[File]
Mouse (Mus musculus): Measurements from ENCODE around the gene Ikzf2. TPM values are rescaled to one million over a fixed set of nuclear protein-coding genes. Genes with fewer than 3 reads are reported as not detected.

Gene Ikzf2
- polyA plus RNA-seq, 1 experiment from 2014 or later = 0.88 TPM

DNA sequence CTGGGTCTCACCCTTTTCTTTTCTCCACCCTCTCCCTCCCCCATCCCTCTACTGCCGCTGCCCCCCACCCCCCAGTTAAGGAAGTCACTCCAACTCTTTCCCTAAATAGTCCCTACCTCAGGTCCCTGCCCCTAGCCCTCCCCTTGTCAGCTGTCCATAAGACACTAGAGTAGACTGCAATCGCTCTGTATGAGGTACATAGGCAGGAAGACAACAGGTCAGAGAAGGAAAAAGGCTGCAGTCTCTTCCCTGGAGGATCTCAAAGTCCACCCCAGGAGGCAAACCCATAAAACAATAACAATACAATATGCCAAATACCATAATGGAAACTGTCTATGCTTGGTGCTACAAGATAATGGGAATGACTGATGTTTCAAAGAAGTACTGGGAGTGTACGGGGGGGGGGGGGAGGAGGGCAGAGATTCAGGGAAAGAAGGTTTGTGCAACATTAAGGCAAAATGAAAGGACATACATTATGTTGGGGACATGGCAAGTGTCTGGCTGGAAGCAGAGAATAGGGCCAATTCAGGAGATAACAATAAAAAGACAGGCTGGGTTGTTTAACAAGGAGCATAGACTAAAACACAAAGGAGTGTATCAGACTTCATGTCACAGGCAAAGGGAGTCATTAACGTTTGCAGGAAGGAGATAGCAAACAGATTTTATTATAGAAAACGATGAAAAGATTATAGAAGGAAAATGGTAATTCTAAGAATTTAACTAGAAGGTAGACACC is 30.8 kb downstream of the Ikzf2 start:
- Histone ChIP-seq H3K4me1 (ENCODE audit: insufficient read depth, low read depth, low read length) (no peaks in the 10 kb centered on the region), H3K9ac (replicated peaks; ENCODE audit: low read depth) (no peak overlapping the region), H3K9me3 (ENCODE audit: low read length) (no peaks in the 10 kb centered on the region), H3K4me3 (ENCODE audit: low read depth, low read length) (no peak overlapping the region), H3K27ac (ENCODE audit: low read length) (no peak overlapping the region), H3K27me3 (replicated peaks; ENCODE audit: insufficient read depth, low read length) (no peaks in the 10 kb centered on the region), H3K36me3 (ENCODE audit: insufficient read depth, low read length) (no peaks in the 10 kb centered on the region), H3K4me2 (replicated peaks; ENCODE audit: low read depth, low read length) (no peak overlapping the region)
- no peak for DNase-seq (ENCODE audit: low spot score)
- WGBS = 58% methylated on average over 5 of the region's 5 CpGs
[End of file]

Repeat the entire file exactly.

Mouse (Mus musculus): Measurements from ENCODE around the gene Ikzf2. TPM values are rescaled to one million over a fixed set of nuclear protein-coding genes. Genes with fewer than 3 reads are reported as not detected.

Gene Ikzf2
- polyA plus RNA-seq, 1 experiment from 2014 or later = 0.88 TPM

DNA sequence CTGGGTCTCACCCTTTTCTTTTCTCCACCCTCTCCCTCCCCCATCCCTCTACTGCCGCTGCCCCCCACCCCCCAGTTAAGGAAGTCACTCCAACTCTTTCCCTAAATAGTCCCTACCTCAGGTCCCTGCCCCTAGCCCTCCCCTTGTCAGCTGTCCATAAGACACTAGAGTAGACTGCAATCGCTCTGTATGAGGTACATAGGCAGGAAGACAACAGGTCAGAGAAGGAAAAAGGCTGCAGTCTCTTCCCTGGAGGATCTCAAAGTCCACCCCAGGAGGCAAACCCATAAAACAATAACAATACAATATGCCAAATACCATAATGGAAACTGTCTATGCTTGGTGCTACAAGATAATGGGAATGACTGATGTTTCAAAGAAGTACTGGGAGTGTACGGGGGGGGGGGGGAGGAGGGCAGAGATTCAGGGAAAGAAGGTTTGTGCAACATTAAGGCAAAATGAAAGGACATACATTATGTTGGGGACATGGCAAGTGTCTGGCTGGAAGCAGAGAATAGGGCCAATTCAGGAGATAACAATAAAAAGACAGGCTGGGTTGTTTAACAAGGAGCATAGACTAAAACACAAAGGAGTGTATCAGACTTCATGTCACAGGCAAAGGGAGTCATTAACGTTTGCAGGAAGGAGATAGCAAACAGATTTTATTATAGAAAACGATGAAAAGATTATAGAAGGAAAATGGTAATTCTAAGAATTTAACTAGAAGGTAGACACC is 30.8 kb downstream of the Ikzf2 start:
- Histone ChIP-seq H3K4me1 (ENCODE audit: insufficient read depth, low read depth, low read length) (no peaks in the 10 kb centered on the region), H3K9ac (replicated peaks; ENCODE audit: low read depth) (no peak overlapping the region), H3K9me3 (ENCODE audit: low read length) (no peaks in the 10 kb centered on the region), H3K4me3 (ENCODE audit: low read depth, low read length) (no peak overlapping the region), H3K27ac (ENCODE audit: low read length) (no peak overlapping the region), H3K27me3 (replicated peaks; ENCODE audit: insufficient read depth, low read length) (no peaks in the 10 kb centered on the region), H3K36me3 (ENCODE audit: insufficient read depth, low read length) (no peaks in the 10 kb centered on the region), H3K4me2 (replicated peaks; ENCODE audit: low read depth, low read length) (no peak overlapping the region)
- no peak for DNase-seq (ENCODE audit: low spot score)
- WGBS = 58% methylated on average over 5 of the region's 5 CpGs